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Bikesharing Riders Get In Far Fewer Crashes

A new study conducted by the Mineta Transportation Institute has found that bikeshare riders get in far fewer crashes and collisions than other cyclists.

Somewhat amazingly, there is actually yet to be a single death in the US that occurred during the utilization of a bikeshare service here. Considering that cyclist deaths are not exactly uncommon the US — some parts of the US are downright dangerous to ride a bicycle in or through, owing to insufficient infrastructure and careless drivers — that really is quite remarkable.


So why is this the case? Why do bikeshare riders get in far fewer accidents?

Vox provides more: “A new report from the Mineta Transportation Institute sifts through data from bike-share systems in Washington, DC, San Francisco, and Minneapolis. They found that bike-share bikes had lower collision and injury rates than personal bikes in all three cities. In DC, the collision rate for bike share was 35% lower. Intrigued by this, the report’s authors interviewed both riders and a variety of experts from transportation departments across the country.”

A number of “broad conclusions” resulted from these inquiries. These included:

1) The design of the bike matters a lot. Bikes in public bike-sharing systems tend to be heavier and feature wider tires, making them sturdier and better able to deal with bumpy roads and potholes (a leading cause of cyclist-only crashes). The bikes also have fewer gears and are incredibly clunky, making it hard for riders to go very fast. And they feature drum brakes, which work better when it’s wet out. On top of that, the bikes tend to be painted with bright colors and feature flashing lights, making it easier for cars to see the riders. And the seat forces the rider to stay upright — again, improving visibility.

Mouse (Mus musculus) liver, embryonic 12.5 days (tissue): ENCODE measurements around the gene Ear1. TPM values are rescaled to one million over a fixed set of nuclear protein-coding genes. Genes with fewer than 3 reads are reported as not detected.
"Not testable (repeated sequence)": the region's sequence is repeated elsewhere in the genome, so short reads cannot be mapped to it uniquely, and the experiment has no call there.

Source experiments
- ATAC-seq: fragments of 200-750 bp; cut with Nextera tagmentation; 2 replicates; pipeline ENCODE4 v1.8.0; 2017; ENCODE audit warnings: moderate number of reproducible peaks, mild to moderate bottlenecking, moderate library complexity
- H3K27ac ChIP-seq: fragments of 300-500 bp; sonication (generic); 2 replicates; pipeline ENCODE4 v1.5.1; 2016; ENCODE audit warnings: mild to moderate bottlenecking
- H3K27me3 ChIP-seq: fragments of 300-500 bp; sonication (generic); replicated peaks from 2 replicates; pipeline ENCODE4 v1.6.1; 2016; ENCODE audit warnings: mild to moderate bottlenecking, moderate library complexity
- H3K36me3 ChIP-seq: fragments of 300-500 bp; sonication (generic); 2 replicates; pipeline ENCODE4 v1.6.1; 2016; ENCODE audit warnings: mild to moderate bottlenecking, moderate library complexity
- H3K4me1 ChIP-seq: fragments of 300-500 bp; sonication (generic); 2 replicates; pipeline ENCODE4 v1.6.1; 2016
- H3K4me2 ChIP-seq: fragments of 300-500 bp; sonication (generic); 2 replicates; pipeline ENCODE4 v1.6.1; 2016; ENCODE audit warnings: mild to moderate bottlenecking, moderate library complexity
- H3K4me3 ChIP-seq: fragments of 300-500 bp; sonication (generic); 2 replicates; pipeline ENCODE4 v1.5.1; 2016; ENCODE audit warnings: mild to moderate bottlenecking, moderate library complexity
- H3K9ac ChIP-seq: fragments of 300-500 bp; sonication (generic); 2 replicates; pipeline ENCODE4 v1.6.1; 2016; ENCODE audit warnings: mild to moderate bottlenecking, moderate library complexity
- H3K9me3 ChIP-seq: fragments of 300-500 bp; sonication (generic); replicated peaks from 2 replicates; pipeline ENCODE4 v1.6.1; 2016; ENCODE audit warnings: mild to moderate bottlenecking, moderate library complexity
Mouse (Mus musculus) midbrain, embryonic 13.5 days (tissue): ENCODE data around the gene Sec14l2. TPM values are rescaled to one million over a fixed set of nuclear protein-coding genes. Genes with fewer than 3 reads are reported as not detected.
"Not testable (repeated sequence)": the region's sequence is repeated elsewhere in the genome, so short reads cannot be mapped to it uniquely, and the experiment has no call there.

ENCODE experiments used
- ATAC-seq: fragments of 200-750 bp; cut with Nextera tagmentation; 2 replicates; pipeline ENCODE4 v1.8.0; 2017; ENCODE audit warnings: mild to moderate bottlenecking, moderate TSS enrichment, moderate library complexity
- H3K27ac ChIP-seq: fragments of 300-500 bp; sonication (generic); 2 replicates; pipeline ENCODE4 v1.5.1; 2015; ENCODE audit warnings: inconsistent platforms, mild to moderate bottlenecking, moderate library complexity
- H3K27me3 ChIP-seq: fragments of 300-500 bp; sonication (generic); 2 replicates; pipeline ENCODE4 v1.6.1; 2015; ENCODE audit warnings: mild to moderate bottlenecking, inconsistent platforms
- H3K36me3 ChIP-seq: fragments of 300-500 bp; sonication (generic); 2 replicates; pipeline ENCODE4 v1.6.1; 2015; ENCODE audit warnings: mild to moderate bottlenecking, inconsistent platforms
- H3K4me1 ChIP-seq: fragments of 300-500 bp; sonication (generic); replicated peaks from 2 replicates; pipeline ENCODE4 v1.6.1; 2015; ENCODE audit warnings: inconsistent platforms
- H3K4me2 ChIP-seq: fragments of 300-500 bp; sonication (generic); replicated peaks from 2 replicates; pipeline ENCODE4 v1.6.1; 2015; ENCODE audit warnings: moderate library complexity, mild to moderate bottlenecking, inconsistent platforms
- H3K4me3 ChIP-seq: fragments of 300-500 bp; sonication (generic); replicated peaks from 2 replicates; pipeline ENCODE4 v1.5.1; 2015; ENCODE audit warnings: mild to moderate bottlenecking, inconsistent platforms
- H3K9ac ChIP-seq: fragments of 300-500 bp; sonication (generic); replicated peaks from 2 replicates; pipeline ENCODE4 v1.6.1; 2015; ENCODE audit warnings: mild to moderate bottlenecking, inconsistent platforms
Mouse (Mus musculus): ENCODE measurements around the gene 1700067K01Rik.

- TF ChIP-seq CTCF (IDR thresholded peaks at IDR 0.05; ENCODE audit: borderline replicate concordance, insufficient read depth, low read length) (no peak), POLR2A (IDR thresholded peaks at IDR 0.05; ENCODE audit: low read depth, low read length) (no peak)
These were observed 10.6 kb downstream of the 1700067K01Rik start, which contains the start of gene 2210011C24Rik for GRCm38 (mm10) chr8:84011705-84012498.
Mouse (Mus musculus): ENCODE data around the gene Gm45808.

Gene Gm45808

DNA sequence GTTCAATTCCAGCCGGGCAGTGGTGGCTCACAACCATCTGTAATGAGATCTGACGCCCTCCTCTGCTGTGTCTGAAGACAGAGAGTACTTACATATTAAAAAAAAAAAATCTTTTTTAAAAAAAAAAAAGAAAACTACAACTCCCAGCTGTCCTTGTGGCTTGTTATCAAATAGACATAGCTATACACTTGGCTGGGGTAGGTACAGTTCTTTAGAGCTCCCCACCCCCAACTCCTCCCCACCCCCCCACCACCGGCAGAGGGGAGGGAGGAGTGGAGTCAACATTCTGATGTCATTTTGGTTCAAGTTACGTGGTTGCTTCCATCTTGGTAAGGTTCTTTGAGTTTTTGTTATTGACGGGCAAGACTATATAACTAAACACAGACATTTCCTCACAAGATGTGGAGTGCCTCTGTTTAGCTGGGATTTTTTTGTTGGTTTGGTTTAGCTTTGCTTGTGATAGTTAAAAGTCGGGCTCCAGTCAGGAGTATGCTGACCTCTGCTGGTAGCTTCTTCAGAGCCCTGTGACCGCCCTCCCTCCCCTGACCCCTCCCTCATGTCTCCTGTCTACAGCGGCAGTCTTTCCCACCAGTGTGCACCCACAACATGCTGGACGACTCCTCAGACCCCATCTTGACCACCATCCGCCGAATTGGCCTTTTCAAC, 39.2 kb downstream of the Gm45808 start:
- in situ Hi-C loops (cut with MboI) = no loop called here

2) Bike-share trips usually take place in denser, slower-moving urban areas. Bike-share stations are disproportionately concentrated in downtowns with lower average road speeds and lots of pedestrians — that is, places where drivers tend to be more alert. This matters: The authors argue that car-bike collisions become much more likely when cars are going faster than 30 mph. And driver inattention is a common factor in crashes.

3) Bike-share riders are less experienced — but that’s not always a bad thing. “A few experts said that bikesharing tended to attract people who may be new riders to cycling or infrequent riders,” the report says. “These experts said that users who were less experienced were more apt to be cautious, defensive riders and be risk-averse.” (Not everyone agreed with this, though. Other experts thought that the inexperience of riders could sometimes be a hazard.)

4) Bike sharing is safer despite lower rates of helmet use. One thing we know is that bike-share riders use helmets at a far lower rate than regular cyclists. But that doesn’t seem to make the bike-share bikes more crash-prone. Who knows? It might even help — people have argued about this for a long time. One hypothesis is that drivers behave more carefully around cyclists who aren’t wearing helmets.

(That said, the authors do warn that there have been instances of serious, non-fatal crashes involving bike-share riders — including head and spinal injuries. And they point out that helmets help in these cases: “Helmets, like seatbelts in cars, mitigate the severity of injuries when a collision does occur, but they do not prevent the collision from occurring.”)

5) It’s not clear that bike sharing creates “safety in numbers.” This was one surprising finding. Some transportation experts have long suggested there’s a safety-in-numbers effect in biking — the more cyclists there are on the road, the more cautious drivers are. But the authors of the MTI report couldn’t find much evidence for this in the data. In both the Bay Area and Washington, DC, overall collisions are pretty tightly correlated with the number of cyclists on the road. Maybe we haven’t hit the tipping point just yet.

The full report contains quite a bit more information, including an interesting section on the perceived pros and cons of protected bike lanes. Worth a read for those interested in the subject, in my opinion.

Written by James Ayre

's background is predominantly in geopolitics and history, but he has an obsessive interest in pretty much everything. After an early life spent in the Imperial Free City of Dortmund, James followed the river Ruhr to Cofbuokheim, where he attended the University of Astnide. And where he also briefly considered entering the coal mining business. He currently writes for a living, on a broad variety of subjects, ranging from science, to politics, to military history, to renewable energy. You can follow his work on Google+.

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